Not every politician took well to the Ailes style. His meetings with New York Senator Al D’Amato, a client, had all the theatrical belligerence of WrestleMania, with shockingly dirty insults flying between the two, culminating in Roger threatening to throw the senator out of the 30th-floor window. His relations with lunar astronaut-turned-U.S. Senator Jack Schmitt were so tenuous that when a camera broke during an ad shoot in the New Mexico desert, Ailes never told his client—he feared that Schmitt would get upset and that this would affect his on-screen performance—and pretended to continue filming for two hours while a new camera was rushed from Albuquerque.
But most came around, one way or the other. When one incumbent Republican senator refused to approve attack ads against his opponent, Ailes had me prepare a brutal spot attacking our own client, showing him what the other side was preparing to do to him over his record of drunk driving. After seeing his future, the shaken senator quietly approved our ads and won a narrow reelection.
In 1984, one of our clients was a young senate candidate named Mitch McConnell. At the time, he was being whupped—one poll that August showed him trailing the Democratic incumbent by 44 points. Ailes took the bleak polling summary home, saw a dog food commercial on TV, and came into the office the next morning with an idea: “What about a bunch of funny-looking tracker dogs looking for [incumbent Senator] Dee Huddleston, who’s been skipping votes to make speeches for money?” Twenty drafts of the script later—and after a 16-hour shoot with four powerful and maniacally amorous dogs—the famous “Bloodhounds” commercials were born, helping the determined 42-year-old McConnell win one of the greatest upset victories in American political history.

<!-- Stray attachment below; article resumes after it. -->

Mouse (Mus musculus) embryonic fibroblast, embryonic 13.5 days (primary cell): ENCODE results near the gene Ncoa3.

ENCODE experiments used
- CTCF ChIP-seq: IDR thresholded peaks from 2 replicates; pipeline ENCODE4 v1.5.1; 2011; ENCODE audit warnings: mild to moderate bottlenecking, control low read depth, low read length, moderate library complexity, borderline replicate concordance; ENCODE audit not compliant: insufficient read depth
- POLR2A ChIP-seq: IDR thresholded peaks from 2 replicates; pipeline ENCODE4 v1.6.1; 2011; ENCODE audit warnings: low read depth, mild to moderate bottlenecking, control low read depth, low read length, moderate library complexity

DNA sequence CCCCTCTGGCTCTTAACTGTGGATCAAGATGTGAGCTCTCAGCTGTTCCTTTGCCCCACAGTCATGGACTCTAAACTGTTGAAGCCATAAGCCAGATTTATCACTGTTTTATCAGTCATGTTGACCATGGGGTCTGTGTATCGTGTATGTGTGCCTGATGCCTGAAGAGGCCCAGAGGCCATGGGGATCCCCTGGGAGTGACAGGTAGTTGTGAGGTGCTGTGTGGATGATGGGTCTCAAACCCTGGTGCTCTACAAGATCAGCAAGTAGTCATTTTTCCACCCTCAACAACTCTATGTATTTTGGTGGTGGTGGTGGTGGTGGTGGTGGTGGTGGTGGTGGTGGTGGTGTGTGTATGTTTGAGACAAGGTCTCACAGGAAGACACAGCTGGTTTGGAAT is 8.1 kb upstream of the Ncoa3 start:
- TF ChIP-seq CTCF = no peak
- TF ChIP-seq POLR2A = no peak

Roger hated to lose at anything, whether it was politics, office ping-pong or television awards. At the 1985 News and Documentary Emmy Awards, Ailes loudly slammed his fist into the table the moment our nominated entry, “Television and the Presidency,” failed to win one category, losing out to a nature documentary. “I can’t believe we lost to a fucking dolphin movie,” Ailes bellowed, even though we had already won the Emmy for best writing.